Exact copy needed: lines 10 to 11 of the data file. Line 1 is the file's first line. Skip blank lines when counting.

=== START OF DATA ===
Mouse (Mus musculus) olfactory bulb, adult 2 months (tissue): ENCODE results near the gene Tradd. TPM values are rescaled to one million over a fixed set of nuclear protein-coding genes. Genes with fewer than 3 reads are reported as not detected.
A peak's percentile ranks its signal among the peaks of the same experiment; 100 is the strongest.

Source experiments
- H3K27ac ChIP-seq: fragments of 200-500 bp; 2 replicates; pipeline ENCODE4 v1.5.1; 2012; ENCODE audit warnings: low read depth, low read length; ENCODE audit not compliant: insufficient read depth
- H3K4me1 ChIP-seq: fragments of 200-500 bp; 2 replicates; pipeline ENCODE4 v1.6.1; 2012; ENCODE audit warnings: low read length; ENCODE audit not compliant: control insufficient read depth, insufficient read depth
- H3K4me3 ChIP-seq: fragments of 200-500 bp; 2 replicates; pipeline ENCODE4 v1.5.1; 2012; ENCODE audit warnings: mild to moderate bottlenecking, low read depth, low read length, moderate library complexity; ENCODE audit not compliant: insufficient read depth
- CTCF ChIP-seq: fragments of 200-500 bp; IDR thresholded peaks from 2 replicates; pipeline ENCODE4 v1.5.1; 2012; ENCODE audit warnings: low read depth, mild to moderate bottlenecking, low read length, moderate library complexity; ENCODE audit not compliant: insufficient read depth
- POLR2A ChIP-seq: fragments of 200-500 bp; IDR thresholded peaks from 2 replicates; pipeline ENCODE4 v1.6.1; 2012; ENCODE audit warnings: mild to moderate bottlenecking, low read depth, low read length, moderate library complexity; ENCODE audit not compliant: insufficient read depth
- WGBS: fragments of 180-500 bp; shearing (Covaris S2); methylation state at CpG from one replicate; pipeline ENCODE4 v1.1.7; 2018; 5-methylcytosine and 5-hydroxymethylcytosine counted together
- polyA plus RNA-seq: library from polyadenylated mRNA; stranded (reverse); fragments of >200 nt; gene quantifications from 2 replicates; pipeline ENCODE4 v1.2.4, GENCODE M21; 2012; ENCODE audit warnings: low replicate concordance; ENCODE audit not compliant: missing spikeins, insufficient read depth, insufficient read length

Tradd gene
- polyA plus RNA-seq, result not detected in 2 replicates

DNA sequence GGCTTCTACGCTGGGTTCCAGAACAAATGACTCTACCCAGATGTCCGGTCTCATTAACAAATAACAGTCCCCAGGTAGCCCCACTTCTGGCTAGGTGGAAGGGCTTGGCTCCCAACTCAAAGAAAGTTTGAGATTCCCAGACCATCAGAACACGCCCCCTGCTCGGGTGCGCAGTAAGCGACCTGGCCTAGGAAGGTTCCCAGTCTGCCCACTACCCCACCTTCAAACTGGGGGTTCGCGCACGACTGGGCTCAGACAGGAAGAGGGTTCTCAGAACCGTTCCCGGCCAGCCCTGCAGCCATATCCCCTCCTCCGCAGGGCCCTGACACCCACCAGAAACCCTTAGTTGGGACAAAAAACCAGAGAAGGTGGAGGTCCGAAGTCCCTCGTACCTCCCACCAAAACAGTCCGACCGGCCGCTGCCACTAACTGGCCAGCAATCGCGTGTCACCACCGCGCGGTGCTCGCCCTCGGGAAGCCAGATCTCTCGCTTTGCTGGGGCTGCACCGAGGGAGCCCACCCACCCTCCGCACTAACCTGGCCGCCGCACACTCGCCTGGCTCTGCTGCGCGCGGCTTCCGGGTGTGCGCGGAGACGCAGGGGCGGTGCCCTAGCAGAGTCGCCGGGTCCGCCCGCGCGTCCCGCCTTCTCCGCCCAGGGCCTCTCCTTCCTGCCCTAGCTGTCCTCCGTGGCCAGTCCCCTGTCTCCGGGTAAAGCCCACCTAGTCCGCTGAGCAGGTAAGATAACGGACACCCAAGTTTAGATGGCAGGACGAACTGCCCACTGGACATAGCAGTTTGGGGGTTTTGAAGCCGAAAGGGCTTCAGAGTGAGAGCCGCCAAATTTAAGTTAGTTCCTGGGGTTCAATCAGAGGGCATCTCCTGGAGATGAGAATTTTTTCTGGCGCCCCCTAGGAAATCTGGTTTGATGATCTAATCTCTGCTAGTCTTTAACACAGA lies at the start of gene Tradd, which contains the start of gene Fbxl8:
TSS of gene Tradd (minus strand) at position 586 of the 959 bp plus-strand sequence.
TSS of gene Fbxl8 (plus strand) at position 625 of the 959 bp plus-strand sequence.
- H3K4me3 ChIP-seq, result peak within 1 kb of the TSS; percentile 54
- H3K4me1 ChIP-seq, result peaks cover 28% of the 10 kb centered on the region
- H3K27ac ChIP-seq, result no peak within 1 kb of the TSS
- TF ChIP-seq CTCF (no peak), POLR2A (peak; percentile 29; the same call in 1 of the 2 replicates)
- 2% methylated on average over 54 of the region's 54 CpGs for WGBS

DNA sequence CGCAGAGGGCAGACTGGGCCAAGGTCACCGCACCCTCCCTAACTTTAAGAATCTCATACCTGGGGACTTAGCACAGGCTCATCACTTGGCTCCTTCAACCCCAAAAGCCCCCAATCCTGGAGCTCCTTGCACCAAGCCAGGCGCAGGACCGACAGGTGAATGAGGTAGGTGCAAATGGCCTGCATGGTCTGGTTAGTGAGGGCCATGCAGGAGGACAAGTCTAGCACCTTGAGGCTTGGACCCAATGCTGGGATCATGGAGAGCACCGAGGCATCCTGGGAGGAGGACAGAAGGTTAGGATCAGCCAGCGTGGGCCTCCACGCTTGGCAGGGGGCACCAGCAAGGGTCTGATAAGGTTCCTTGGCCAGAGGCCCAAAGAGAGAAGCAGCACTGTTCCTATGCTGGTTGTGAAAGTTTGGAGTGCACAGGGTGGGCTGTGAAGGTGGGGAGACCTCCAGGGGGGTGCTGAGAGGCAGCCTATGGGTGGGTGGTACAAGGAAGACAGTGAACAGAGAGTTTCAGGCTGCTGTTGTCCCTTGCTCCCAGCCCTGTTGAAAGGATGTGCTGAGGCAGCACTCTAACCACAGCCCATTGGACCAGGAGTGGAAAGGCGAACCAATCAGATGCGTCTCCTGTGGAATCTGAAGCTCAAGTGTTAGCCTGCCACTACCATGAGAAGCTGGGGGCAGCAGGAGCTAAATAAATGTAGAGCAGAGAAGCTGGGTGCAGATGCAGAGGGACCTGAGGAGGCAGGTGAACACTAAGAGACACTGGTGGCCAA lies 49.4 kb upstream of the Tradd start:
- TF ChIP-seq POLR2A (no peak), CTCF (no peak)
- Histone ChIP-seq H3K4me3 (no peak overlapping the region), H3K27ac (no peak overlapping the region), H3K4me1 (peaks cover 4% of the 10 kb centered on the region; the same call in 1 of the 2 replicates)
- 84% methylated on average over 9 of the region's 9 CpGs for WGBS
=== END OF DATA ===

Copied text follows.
- polyA plus RNA-seq: library from polyadenylated mRNA; stranded (reverse); fragments of >200 nt; gene quantifications from 2 replicates; pipeline ENCODE4 v1.2.4, GENCODE M21; 2012; ENCODE audit warnings: low replicate concordance; ENCODE audit not compliant: missing spikeins, insufficient read depth, insufficient read length

Tradd gene